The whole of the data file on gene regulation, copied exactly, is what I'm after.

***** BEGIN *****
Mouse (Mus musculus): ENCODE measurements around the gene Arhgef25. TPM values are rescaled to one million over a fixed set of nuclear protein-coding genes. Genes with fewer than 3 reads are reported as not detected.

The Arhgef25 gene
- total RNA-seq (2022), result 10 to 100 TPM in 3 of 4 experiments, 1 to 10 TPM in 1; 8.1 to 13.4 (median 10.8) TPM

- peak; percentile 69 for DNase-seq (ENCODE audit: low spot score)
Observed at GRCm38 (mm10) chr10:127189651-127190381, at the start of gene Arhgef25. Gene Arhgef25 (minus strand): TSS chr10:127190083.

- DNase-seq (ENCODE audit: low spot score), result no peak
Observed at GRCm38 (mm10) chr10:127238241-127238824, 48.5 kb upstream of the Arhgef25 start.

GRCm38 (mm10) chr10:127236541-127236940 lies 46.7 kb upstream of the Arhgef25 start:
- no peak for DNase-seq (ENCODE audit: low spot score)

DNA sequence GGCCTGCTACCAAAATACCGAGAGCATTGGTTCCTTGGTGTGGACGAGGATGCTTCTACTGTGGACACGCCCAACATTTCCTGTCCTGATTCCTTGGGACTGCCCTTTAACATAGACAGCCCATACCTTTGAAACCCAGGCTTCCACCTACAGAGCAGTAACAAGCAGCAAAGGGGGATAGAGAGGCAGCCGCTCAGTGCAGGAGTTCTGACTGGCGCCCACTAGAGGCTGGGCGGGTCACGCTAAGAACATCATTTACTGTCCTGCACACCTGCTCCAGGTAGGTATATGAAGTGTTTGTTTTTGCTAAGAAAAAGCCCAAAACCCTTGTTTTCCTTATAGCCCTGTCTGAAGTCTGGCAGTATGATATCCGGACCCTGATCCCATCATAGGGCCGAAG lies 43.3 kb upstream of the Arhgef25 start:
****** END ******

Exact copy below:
Mouse (Mus musculus): ENCODE measurements around the gene Arhgef25. TPM values are rescaled to one million over a fixed set of nuclear protein-coding genes. Genes with fewer than 3 reads are reported as not detected.

The Arhgef25 gene
- total RNA-seq (2022), result 10 to 100 TPM in 3 of 4 experiments, 1 to 10 TPM in 1; 8.1 to 13.4 (median 10.8) TPM

- peak; percentile 69 for DNase-seq (ENCODE audit: low spot score)
Observed at GRCm38 (mm10) chr10:127189651-127190381, at the start of gene Arhgef25. Gene Arhgef25 (minus strand): TSS chr10:127190083.

- DNase-seq (ENCODE audit: low spot score), result no peak
Observed at GRCm38 (mm10) chr10:127238241-127238824, 48.5 kb upstream of the Arhgef25 start.

GRCm38 (mm10) chr10:127236541-127236940 lies 46.7 kb upstream of the Arhgef25 start:
- no peak for DNase-seq (ENCODE audit: low spot score)

DNA sequence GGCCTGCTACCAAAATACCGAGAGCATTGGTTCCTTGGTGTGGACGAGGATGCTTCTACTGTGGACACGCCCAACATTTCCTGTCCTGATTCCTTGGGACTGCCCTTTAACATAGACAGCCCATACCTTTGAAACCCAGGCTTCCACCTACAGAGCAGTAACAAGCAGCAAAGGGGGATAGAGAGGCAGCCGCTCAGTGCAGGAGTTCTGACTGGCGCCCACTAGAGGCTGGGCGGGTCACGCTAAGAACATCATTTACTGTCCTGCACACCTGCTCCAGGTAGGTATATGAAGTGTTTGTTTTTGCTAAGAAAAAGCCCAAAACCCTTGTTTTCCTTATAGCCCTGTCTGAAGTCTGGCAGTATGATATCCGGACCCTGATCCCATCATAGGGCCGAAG lies 43.3 kb upstream of the Arhgef25 start: